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Title: Enteral obeticholic acid prevents PNALD and promotes intestinal growth in TPN fed neonatal piglets

item STOLL, BARBARA - Children'S Nutrition Research Center (CNRC)
item JIANG, YANJUN - Children'S Nutrition Research Center (CNRC)
item FANG, ZHENGFENG - Sichuan Agricultural University
item WANG, HONGTAO - Children'S Nutrition Research Center (CNRC)
item GUTHRIE, GREG - Children'S Nutrition Research Center (CNRC)
item Burrin, Douglas - Doug

Submitted to: Meeting Abstract
Publication Type: Abstract Only
Publication Acceptance Date: 4/22/2015
Publication Date: 5/6/2015
Citation: Stoll, B., Jiang, Y., Fang, Z., Wang, H., Guthrie, G., Burrin, D.G. 2015. Enteral obeticholic acid prevents PNALD and promotes intestinal growth in TPN fed neonatal piglets [abstract]. Proceedings of the 48th Annual Meeting of the European Society for Paediatric Gastroenterology, Hepatology and Nutrition, May 6-9, 2015, Amsterdam, The Netherlands, 60(Suppl. 1):64.

Interpretive Summary:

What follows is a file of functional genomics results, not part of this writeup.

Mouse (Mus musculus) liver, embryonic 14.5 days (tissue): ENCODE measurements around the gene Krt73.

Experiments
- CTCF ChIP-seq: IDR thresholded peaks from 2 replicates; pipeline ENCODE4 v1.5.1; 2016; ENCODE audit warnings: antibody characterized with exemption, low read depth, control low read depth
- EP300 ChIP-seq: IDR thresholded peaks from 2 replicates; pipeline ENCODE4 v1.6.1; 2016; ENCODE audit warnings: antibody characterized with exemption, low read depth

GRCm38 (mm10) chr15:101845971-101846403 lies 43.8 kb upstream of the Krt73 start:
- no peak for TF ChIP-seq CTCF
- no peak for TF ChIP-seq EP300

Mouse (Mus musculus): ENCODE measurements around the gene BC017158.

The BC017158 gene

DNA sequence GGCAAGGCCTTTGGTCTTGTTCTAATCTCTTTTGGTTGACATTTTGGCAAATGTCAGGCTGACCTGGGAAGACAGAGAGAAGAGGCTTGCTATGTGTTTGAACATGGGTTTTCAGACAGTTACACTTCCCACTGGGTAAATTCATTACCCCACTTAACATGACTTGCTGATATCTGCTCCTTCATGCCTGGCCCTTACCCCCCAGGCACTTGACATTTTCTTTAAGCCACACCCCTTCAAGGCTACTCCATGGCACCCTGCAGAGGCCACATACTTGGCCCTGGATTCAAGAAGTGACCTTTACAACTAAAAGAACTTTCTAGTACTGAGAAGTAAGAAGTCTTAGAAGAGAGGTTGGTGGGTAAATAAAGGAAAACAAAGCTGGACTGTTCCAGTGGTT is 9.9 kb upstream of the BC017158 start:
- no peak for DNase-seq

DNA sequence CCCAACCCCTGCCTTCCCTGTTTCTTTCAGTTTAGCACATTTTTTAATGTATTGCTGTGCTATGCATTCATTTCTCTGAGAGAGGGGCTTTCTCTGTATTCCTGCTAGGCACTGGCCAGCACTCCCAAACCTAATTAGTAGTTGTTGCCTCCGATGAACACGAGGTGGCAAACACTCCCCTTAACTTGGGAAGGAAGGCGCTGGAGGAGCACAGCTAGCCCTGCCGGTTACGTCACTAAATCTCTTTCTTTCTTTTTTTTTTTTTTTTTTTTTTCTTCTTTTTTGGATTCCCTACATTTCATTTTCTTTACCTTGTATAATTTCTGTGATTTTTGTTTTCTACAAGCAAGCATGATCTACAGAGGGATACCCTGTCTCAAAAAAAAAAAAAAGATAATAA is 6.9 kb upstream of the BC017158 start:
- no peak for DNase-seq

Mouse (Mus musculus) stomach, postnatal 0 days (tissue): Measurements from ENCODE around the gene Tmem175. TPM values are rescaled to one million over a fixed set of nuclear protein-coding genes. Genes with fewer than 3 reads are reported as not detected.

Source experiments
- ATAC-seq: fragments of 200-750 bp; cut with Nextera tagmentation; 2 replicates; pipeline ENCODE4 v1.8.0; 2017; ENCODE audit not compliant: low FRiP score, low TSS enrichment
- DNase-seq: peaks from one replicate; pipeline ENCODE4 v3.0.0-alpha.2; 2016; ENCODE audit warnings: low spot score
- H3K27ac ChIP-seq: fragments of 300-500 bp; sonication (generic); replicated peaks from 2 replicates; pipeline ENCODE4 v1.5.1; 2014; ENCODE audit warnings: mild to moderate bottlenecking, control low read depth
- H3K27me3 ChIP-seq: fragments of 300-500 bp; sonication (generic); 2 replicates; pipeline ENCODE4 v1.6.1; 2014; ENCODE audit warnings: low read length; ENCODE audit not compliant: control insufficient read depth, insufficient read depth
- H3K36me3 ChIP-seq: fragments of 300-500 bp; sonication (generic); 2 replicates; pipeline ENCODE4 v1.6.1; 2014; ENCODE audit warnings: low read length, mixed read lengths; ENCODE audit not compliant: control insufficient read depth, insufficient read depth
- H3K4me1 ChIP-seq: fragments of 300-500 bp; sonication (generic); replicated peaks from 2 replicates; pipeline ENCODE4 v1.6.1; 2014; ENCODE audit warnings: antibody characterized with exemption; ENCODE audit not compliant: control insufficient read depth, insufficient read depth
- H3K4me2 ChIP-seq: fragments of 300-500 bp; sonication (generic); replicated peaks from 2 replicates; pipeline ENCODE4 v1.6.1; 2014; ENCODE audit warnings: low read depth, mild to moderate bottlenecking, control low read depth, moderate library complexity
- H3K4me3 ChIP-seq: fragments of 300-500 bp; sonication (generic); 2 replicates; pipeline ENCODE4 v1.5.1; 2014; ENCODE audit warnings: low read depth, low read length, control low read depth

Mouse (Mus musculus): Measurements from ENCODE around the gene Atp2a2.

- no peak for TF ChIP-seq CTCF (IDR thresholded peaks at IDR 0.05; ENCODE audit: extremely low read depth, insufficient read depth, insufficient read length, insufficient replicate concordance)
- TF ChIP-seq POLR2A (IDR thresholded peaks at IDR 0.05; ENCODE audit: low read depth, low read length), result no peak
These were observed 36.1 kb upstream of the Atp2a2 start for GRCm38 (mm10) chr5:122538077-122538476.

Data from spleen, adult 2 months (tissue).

Technical Abstract: Total parenteral nutrition (PN) is a vital support for neonatal infants with congenital or acquired gastrointestinal (GI) disorders and requiring small bowel resection. An adverse outcome associated with prolonged PN use is parenteral nutrition associated liver disease (PNALD). We previously showed that enteral chenodeoxycholic acid (CDCA) treatment reduced PNALD and induced intestinal mucosal growth. We hypothesized that the protective CDCA effects were mediated by dual activation of FXR-mediated induction of intestinal fibroblast growth factor 19 (FGF19) and TGR5 receptor-mediated glucagon-like peptide 2 release. The aim of the current study was to compare the physiological effects of obeticholic acid (OCA)(selective FXR agonist) vs CDCA (dual FXR and TGR5 agonist) on hepatic bile acid homeostasis and intestine growth in PN-fed piglets. Term, newborn piglets were assigned to receive complete TPN (PN), PN plus enteral CDCA (30 mg/kg), or PN plus enteral OCA (0.5, 5, 15 mg/kg) daily for 19 d. Endpoints of PNALD, bile acid homeostasis, intestinal growth and crypt cell proliferation (in vivo BrdU labeling) were measured. Compared to control PN pigs, treatment with OCA5 and OCA15, but not CDCA, reduced serum PNALD markers (bilirubin, GGT, total bile acid, triglyceride, and VLDL). Gallbladder bile content was increased in CDCA and OCA15 vs PN. Compared to PN, hepatic expression of CYP7A1 protein was suppressed, whereas bile salt export pump (BSEP) mRNA was increased by OCA5 and OCA15, but not CDCA. Liver mass was higher in CDCA compared to PN and all OCA groups. However, both CDCA and OCA dose-dependently increased intestinal mass, villus height, and crypt cell BrdU-labeling indices. Also, CDCA, OCA5 and OCA15 increased ileal expression of FXR-target genes (FGF19, intestinal fatty acid binding protein (IBABP), and organic solute transporter (OSTalpha). We conclude that enteral OCA is more effective than CDCA in prevention of PNALD. Both bile acids induced intestinal trophic effects but OCA has greater potency than CDCA.